At first you might consider it for what it is: a tease of what’s to come. But after 7 instances of Godzilla roaring (an epic roar) and not seeing any action, it gets annoying fast. To add to that is the fact that Ford as a lead character just isn’t interesting, his journey is ridiculous to say the least, from hitching a ride with the military to being dubbed ‘the bomb expert’ later on in the movie, the script hangs together from loose threads.
When it’s thoroughly explained that the MUTO feeds from radioactive material and bombs, generic military man #8 advises they should start making a nuclear bomb to lure the creature away from the city (San Francisco this time btw, New Yorkers rest easy for once!) it’s not logical to have that MUTO intercept the bomb (which is being transported by train because..why fly right?) and NOT eat it so the military can track it down and use it again the next day. It’s also not very logical that when the bomb needs to be removed from the city center later on, 8 marines carry a 1400 ton weighing bomb by hand out of a crater the size of Utah to a boat near shore (20 miles farther up town) within 30 minutes.
When the movie, after 120 excruciatingly slow minutes, reaches its climax, you and everyone around you, will have lost interest.
The fact that Godzilla is SO big (as well as the MUTO’s it fights against) makes it hard to really get into it. It feels like you’re watching a video game and Godzilla, how well realized he may be in terms of effects just doesn’t manage to save the mess. Attempts at making him some sort of all understanding savior also fail miserably with one particular ‘moment’ so cringe worthy it’ll make you laugh. Illustrative of big movies these days is the hype it tends to create, so with a 40 million dollar marketing budget it’s bound to fill seats. But with many negative reviews only just now hitting the internet, and the IMDB 9.0 grade already declining to a 7.5 as we speak, it seems my opinion is shared amongst others.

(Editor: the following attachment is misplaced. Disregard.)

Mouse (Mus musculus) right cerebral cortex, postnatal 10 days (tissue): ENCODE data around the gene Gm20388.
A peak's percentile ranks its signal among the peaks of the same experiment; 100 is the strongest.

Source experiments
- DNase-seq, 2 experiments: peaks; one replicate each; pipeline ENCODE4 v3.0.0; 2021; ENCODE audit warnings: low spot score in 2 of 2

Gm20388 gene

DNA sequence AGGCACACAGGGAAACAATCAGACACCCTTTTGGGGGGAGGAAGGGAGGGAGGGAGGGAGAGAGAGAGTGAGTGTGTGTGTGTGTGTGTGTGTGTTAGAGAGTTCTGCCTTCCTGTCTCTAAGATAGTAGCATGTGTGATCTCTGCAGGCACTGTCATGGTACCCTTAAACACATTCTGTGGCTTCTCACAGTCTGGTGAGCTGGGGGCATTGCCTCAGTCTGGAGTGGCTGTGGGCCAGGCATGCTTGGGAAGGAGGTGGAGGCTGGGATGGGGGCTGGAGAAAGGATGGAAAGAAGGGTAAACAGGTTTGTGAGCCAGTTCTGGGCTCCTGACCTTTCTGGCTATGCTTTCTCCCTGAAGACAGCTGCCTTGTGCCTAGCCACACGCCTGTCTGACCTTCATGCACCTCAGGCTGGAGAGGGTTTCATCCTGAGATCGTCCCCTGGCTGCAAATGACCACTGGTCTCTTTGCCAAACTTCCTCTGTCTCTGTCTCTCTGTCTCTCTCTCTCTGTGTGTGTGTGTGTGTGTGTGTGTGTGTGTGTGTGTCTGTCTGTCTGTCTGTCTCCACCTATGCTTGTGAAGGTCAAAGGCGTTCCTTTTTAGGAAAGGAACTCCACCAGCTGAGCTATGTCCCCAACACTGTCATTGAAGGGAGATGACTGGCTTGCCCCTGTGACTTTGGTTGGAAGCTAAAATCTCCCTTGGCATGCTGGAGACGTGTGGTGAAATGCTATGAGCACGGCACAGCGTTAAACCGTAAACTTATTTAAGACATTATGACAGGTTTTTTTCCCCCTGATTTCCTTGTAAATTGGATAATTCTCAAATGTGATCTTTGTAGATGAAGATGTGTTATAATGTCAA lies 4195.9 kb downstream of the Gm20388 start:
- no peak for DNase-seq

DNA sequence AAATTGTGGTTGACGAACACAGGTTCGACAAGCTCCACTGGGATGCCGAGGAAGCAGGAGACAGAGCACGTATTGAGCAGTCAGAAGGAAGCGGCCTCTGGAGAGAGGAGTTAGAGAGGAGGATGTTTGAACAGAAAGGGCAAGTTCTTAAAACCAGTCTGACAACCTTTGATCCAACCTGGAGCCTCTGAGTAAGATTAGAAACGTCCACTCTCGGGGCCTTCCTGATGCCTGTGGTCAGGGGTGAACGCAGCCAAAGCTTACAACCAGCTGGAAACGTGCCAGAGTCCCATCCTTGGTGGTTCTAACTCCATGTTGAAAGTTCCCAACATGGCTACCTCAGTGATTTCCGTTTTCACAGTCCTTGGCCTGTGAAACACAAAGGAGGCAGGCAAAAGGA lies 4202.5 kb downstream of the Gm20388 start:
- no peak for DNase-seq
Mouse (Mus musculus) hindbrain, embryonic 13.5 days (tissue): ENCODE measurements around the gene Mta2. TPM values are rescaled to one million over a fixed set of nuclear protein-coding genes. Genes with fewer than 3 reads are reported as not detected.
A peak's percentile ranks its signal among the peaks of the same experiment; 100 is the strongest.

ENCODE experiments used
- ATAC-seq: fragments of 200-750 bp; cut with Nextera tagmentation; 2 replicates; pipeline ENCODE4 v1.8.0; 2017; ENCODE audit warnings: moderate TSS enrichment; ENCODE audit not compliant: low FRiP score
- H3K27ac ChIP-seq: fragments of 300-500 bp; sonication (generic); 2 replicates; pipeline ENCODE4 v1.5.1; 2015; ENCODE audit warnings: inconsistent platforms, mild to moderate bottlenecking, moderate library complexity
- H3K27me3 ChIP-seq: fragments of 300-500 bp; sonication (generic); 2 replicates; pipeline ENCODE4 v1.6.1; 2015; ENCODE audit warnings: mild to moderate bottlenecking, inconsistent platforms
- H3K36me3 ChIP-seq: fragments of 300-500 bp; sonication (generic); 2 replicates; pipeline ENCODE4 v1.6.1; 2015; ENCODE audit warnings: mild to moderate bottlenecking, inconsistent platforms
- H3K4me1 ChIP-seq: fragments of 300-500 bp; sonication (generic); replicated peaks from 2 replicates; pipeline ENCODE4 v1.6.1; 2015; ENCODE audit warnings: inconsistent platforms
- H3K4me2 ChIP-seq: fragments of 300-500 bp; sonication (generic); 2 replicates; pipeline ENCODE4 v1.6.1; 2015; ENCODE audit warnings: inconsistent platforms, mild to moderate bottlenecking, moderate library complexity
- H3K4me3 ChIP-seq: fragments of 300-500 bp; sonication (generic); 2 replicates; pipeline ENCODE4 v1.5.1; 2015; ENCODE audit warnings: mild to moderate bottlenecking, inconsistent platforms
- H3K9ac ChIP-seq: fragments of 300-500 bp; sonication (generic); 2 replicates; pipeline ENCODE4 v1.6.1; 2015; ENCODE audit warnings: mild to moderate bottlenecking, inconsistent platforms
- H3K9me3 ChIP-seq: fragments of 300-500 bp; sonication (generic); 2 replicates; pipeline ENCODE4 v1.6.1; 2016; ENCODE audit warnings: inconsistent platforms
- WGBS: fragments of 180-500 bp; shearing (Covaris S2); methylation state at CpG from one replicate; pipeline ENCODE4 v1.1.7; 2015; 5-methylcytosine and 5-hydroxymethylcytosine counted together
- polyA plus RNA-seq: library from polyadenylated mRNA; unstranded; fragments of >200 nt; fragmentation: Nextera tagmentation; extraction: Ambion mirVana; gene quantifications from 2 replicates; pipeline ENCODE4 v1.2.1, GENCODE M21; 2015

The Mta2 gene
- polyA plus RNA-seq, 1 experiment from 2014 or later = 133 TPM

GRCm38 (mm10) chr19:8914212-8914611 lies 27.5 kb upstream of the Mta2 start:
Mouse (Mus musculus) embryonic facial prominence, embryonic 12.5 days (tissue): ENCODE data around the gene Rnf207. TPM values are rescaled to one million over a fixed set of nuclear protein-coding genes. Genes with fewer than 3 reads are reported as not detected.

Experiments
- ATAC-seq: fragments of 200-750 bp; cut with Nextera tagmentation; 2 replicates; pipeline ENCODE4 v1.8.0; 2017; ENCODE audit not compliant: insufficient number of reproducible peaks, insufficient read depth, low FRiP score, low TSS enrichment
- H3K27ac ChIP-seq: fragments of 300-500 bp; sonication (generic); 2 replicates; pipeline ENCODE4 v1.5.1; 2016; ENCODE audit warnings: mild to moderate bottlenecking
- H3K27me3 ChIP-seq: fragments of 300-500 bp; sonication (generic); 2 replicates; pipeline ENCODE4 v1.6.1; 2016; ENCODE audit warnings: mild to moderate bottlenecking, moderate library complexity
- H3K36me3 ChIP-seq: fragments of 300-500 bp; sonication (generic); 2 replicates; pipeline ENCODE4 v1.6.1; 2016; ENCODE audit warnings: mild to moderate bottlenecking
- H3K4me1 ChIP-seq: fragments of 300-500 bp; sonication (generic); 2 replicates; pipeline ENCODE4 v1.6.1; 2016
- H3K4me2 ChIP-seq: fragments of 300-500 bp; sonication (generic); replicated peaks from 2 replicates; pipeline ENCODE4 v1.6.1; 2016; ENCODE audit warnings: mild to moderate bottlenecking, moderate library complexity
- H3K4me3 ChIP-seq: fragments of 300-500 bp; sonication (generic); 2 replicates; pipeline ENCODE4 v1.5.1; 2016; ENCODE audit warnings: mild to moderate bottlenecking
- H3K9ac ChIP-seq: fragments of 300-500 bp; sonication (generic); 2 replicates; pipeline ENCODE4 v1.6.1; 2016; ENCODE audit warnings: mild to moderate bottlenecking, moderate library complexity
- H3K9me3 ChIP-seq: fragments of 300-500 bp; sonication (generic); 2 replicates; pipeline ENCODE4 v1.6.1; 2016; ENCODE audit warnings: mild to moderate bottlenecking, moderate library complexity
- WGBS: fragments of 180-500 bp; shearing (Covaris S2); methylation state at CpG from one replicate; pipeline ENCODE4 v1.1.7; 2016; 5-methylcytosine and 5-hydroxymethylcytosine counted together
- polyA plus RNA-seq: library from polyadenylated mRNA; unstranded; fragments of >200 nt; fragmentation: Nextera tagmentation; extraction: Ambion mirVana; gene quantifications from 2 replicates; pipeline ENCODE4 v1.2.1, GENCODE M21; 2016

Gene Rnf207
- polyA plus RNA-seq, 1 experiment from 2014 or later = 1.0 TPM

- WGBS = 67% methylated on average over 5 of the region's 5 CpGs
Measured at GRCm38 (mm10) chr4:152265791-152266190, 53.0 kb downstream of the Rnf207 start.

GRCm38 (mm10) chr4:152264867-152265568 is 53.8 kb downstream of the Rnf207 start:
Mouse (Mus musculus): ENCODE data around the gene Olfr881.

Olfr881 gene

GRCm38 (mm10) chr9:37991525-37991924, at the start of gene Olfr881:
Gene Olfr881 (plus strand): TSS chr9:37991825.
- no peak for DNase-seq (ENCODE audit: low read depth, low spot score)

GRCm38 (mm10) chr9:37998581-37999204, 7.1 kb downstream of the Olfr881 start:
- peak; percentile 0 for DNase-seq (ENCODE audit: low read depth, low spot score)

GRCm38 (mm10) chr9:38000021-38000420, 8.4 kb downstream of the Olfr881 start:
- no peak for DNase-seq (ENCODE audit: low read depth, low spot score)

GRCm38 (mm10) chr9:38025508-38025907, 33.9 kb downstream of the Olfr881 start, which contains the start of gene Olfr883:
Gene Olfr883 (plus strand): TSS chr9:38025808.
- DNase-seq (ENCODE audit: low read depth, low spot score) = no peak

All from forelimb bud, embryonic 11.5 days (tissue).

A sequel is already in the making which will hopefully feature Godzilla more then the sparse times we see him here, and who knows, maybe it’ll work. As for director Edwards, he professed his love for Spielberg and ‘Jaws’, one that I share with him, and says he modelled Godzilla after Jaws in terms of ‘not showing the monster right away’, what mr. Edwards forgot while he was to busy incorporating many nods to Spielberg in his movie (Brody anyone? as well as a opening scene very similar to Jurassic Park in the beginning) is that ‘Jaws’ built tension with its audience throughout the entire movie. Godzilla runs out of steam after 40 minutes.
And so we come to the conclusion..should you watch it? Yes, but not in theatres. Wait for a rainy Sunday afternoon, know that it’s more about humans then monsters, know that it’s not the best script in the world and maybe, just maybe, you’ll mildly enjoy yourself. As it stands now, Godzilla is the first real disappointment of this years summer tent-pole movies.